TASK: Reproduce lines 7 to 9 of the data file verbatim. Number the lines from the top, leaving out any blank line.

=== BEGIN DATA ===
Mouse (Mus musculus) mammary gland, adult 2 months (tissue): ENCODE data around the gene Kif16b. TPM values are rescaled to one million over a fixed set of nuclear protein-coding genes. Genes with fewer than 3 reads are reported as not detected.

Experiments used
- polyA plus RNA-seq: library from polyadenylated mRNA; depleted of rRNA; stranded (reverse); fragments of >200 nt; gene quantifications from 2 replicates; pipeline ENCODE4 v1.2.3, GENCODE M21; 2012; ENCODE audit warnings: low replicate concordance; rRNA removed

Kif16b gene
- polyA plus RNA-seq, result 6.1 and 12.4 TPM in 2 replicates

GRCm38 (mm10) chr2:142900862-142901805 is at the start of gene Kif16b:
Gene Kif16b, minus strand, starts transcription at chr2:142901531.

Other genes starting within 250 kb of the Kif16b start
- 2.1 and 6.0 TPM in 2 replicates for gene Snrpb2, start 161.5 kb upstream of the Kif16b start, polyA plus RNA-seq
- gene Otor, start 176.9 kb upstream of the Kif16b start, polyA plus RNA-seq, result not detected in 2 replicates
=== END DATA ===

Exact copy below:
Gene Kif16b, minus strand, starts transcription at chr2:142901531.

Other genes starting within 250 kb of the Kif16b start
- 2.1 and 6.0 TPM in 2 replicates for gene Snrpb2, start 161.5 kb upstream of the Kif16b start, polyA plus RNA-seq